BYU football will face the University of Southern California on Sept. 14 without the help of defensive linebacker Devin Kaufusi.
Kaufusi won’t be able to play during the first half because of a foul call he received during last week’s game against Tennessee. He was ejected from the game during the fourth quarter for a targeting penalty he received when tackling Tennessee quarterback Jarrett Guarantano.
BYU defensive coordinator Ilaisia Tuiaki said he believed the call was fair, and that he hopes Kaufusi can do better in the future.
“We’ve just got to be better. I’ve got to be better as a coach in coaching him how to do it, and he’s got to be better as a player in making decisions,” Tuiaki said.
Kaufusi said it’s tough as a player to be kicked out of the game an infraction occurred in, but it’s even tougher knowing you will miss part of the next game.
The standard punishment for a targeting call, as established by the NCAA, is 15-yards and immediate removal of the offending player from the game. The offending player must sit out for two consecutive halves, so if a targeting call is made in the second half of a game, the player will be required to sit out for the first half of the team’s next game, which is the case with Kaufusi.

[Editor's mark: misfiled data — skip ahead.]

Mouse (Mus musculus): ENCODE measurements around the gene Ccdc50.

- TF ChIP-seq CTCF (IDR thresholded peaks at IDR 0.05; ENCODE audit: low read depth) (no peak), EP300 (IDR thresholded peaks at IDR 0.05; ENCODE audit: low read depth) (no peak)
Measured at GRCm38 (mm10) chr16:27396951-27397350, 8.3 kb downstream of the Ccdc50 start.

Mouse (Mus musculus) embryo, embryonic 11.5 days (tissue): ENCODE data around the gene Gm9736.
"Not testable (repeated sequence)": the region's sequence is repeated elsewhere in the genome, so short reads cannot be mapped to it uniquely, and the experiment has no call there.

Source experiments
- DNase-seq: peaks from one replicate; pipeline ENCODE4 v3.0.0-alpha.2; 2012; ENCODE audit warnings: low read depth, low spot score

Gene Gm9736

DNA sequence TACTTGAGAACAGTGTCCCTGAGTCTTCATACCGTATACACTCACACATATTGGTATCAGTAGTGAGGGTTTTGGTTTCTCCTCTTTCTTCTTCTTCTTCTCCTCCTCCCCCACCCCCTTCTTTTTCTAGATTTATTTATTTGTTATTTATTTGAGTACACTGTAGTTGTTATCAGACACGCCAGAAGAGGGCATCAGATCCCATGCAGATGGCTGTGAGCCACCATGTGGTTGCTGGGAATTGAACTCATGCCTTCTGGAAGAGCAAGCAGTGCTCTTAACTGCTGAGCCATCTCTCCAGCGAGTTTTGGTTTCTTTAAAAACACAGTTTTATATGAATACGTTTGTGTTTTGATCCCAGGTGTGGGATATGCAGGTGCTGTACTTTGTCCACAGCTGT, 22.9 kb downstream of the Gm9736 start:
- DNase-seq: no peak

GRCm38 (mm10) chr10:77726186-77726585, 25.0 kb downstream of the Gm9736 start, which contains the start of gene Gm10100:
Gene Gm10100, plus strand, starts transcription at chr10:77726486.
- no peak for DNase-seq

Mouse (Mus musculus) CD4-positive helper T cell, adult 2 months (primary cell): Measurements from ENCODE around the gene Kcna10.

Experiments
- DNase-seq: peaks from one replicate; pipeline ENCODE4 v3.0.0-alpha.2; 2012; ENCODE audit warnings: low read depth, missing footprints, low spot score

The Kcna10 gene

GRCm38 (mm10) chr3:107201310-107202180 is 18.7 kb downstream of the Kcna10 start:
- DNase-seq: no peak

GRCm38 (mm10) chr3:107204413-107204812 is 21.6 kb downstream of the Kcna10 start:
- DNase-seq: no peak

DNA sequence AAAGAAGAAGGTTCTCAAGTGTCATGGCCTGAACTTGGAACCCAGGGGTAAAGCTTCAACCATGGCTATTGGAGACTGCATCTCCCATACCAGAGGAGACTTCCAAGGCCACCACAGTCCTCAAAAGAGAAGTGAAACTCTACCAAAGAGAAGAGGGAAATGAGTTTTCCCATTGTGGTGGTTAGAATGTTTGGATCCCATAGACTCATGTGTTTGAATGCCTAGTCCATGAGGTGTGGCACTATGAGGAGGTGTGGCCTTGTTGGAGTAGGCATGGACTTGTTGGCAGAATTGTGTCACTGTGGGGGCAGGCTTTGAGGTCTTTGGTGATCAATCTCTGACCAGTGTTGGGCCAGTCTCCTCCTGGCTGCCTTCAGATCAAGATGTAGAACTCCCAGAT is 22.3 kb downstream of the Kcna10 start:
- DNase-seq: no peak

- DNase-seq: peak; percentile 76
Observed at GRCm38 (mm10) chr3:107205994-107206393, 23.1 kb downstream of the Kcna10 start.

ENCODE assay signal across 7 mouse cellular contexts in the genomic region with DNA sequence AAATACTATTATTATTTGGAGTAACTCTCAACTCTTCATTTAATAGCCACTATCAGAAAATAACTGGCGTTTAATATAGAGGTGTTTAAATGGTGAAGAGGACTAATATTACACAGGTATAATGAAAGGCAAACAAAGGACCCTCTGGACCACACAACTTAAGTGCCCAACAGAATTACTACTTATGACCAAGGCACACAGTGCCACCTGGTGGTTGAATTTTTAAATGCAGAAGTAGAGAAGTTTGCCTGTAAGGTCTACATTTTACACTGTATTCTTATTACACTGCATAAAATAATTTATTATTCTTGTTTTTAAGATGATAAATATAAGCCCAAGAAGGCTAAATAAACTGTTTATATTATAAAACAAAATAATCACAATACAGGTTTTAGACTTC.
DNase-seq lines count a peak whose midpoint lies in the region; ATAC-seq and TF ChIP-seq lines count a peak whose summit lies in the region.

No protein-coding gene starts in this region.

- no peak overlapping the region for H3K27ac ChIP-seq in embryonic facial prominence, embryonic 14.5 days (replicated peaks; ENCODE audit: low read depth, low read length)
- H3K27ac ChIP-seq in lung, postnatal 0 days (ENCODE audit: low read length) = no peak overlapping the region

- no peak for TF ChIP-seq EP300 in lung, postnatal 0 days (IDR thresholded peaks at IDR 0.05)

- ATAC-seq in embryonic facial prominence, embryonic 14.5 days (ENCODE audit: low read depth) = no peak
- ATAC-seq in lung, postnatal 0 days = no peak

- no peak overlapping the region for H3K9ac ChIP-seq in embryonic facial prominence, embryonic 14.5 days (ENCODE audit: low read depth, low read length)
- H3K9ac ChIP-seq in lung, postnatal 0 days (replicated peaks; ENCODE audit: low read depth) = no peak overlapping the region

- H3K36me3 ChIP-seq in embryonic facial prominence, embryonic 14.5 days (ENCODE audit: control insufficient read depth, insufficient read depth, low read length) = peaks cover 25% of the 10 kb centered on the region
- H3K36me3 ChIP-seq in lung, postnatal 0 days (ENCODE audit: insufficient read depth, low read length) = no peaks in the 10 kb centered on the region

Coach Kalani Sitake said he believes the punishment is extreme, especially considering that players are not ejected from the game for other fouls such as unsportsmanlike conduct, which is done on purpose and with ill intent.
“I know they have to protect the players, but … if it’s something that’s incidental, I don’t think it needs to really be so harsh,” Sitake said.
The targeting rule was established in the NCAA in 2008. A targeting penalty occurs when a player hits a defenseless opponent in the head or neck area or leads with the crown of his helmet while tackling. A defenseless player is someone who is not currently in a position to defend themselves, such as a player who is in the act of passing, kicking or receiving a pass or kick.
Kaufusi said that sometimes it is tough knowing where or how to hit someone to avoid targeting. He added that his 6-foot-7 height makes it difficult to hit smaller players the right way.
“There’s just so many factors that go into it. There’s not always the perfect hit; there’s not always the perfect look,” Kaufusi said.
Kaufusi’s absence could affect how the team plays going into the game this Saturday. USC has had a perfect season so far, winning its first two games against Fresno State and Stanford. Kaufusi said that while USC has a great team, he believes the Cougars can take them, even missing one of their players.
“It’s next man up, and that’s just the mentality. We don’t care who gets put up in front of us or who goes down on our team, the next man’s ready to contribute,” Kaufusi said.